From SABR member Jason Turbow at The National Pastime Museum on July 24, 2017:
When Charles O. Finley bought the Kansas City Athletics in 1960, he was ambitious, energetic, and focused, but he was not a miracle worker. Not yet, anyway. The last-place club he acquired actually managed to fall in the standings, dropping from eighth place to ninth thanks to the introduction of two teams, the Angels and the Twins, to the American League. Even that indignity, however, would be superseded in 1964, when the Athletics tumbled to 105 losses, finishing a whopping 42 games behind the league champion Yankees.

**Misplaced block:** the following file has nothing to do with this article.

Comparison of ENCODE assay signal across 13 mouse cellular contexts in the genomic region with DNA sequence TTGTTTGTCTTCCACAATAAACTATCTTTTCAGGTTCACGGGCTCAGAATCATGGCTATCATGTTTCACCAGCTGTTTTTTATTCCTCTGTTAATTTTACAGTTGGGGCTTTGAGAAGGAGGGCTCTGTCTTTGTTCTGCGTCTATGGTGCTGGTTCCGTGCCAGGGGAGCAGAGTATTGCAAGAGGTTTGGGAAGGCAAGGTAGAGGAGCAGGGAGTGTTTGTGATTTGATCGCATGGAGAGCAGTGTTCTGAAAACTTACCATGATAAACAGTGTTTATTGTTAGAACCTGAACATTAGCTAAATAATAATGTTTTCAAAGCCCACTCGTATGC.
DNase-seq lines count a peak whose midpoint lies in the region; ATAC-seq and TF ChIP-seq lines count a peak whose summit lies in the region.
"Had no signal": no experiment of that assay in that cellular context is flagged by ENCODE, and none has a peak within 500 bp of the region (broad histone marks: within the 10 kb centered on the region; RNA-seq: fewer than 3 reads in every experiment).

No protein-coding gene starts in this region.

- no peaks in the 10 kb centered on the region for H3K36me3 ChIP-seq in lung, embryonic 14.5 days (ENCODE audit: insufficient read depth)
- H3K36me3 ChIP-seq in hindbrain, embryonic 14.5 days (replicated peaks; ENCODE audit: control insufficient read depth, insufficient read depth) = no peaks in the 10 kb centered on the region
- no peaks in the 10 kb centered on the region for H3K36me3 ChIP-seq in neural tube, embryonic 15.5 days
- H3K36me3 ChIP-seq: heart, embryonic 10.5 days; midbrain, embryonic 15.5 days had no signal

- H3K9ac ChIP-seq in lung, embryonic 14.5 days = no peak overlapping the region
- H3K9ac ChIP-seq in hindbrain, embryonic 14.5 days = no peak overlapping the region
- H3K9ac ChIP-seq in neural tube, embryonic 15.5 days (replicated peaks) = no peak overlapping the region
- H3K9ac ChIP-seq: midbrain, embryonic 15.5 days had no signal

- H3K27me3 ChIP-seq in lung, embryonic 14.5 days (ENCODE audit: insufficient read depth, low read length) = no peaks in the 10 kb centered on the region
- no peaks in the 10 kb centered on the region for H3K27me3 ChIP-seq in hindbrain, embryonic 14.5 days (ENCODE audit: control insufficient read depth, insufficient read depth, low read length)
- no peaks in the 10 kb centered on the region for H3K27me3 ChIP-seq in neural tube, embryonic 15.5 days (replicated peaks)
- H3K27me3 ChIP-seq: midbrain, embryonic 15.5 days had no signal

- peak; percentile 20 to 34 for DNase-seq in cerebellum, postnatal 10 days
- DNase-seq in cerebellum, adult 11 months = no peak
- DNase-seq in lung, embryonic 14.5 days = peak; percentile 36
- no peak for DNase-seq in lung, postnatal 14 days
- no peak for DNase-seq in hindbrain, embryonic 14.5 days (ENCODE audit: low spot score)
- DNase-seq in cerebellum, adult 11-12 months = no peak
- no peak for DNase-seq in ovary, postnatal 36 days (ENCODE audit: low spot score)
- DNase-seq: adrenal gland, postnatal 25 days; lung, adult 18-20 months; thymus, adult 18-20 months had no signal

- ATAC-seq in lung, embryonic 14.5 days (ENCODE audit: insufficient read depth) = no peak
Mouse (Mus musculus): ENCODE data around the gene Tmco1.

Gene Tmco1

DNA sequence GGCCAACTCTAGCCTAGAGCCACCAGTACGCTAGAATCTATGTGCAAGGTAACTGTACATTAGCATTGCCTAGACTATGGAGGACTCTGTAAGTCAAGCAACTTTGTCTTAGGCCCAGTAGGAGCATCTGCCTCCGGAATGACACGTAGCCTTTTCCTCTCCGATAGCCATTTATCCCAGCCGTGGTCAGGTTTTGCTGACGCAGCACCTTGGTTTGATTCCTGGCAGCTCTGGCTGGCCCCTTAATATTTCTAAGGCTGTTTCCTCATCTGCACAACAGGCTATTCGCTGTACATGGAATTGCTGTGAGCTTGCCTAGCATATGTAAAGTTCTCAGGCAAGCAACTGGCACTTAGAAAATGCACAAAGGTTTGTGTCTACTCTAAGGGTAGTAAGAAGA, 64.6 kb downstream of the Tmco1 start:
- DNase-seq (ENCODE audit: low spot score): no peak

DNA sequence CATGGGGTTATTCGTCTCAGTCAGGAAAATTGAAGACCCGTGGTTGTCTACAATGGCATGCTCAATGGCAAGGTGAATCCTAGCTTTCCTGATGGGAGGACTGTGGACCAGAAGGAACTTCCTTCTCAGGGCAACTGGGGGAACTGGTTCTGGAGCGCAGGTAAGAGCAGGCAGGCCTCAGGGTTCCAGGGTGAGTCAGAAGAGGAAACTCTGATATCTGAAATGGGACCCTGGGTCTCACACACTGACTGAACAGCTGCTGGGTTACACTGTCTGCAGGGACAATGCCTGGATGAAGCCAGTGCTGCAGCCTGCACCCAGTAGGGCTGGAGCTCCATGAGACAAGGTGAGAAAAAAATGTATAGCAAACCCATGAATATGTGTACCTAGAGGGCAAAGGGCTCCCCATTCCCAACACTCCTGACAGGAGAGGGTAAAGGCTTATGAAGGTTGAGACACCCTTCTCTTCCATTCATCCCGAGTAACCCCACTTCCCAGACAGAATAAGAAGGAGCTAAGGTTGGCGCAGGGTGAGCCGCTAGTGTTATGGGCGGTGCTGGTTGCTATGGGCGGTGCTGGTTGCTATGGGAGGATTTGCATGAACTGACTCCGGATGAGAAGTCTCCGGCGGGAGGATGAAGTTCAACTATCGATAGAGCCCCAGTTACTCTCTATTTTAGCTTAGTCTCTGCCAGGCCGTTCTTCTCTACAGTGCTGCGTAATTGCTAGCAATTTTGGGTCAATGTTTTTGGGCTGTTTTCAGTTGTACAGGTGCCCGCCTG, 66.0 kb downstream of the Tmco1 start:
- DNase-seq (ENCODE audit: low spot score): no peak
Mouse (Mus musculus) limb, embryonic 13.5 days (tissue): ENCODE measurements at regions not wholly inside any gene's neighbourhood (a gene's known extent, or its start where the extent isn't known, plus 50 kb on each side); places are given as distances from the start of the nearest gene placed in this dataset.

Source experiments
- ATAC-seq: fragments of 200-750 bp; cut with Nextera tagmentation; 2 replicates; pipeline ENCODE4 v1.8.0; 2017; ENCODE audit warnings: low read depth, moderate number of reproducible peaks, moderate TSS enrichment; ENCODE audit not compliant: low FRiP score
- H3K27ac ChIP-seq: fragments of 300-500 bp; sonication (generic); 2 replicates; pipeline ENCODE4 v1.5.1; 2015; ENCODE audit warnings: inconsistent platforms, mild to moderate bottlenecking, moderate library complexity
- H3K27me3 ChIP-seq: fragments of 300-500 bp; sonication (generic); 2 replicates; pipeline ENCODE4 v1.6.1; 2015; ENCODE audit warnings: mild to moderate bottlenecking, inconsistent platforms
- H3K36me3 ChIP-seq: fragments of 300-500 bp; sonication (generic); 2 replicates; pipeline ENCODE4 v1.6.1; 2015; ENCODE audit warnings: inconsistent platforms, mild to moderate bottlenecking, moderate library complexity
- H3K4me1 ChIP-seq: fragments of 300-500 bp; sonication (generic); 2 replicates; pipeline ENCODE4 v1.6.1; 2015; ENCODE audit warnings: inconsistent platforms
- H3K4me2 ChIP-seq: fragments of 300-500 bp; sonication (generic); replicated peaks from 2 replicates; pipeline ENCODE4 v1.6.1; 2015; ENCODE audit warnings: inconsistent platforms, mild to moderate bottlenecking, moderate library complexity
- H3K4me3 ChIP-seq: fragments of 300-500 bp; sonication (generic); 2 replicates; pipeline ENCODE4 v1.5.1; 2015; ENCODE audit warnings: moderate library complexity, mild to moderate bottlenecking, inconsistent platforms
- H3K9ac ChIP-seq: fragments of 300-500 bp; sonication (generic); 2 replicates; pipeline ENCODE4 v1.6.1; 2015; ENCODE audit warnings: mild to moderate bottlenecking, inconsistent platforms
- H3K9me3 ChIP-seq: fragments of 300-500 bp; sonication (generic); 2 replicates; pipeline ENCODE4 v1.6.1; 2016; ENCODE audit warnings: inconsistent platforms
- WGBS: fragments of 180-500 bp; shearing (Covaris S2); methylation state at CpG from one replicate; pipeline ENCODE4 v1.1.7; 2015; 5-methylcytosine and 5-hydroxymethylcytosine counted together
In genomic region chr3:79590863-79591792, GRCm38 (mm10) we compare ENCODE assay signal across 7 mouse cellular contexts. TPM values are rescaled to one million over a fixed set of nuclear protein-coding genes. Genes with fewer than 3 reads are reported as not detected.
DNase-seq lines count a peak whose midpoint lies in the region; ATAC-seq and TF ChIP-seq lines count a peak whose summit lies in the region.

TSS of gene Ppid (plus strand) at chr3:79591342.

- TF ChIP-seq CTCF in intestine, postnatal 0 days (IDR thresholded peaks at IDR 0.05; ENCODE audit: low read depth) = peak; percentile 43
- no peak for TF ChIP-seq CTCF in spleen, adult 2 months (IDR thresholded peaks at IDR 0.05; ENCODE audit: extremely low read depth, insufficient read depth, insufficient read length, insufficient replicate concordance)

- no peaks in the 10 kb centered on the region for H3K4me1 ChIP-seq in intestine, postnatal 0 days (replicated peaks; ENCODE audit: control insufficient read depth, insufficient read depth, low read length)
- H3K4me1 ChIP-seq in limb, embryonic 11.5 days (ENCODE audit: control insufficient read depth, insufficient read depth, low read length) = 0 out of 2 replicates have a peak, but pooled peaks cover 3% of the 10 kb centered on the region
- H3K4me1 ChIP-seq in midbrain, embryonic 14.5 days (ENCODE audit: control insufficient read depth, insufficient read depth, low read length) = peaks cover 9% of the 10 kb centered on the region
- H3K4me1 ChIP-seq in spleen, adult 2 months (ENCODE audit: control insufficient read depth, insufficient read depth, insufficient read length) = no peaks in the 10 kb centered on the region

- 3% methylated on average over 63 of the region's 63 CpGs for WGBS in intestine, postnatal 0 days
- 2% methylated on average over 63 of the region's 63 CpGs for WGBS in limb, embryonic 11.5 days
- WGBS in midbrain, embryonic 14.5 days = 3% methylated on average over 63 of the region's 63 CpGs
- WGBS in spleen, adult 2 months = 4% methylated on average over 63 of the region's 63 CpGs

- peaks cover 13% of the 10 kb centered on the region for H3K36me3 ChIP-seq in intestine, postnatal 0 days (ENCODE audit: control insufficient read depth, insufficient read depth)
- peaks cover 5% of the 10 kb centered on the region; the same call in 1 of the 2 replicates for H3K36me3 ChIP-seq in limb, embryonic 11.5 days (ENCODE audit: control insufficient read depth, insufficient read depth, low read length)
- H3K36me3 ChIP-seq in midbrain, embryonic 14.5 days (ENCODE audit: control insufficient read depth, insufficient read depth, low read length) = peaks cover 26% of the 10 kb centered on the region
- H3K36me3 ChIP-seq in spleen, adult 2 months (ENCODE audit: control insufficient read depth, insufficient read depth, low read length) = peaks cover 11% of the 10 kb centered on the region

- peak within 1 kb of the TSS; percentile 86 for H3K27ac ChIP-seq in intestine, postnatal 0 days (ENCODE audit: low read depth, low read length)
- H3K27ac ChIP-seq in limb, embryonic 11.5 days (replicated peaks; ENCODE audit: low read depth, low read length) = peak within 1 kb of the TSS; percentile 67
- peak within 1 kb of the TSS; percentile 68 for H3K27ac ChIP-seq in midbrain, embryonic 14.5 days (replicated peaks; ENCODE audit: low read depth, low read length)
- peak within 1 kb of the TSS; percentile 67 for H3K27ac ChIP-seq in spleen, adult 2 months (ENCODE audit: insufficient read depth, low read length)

It was impossible to note at the time, but that 1964 team showed the first vestiges of the titles that would be won in the decade to follow. The roster included rookies Campy Campaneris, Dick Green, and Dave Duncan, as well as a 19-year-old with a wondrous sinkerball named Blue Moon Odom. Those players represented the first guard of the Swingin’ A’s to come, but were at that point too raw to be much good. Kansas City struggled with low attendance, barely scraping 500,000, and Finley grew desperate for solutions. Without the short-term ability to fix the product on the field, he exerted his influence in other ways.
Monte Moore had been the A’s lead broadcaster since 1962, and was good enough for Finley to keep him on when the team moved to Oakland in 1968 (and right on through to 1980). Quality, however, wasn’t the issue. Mostly, Finley wanted attention. His quick fix was Betty Caywood.
Originally published: July 24, 2017. Last Updated: July 24, 2017.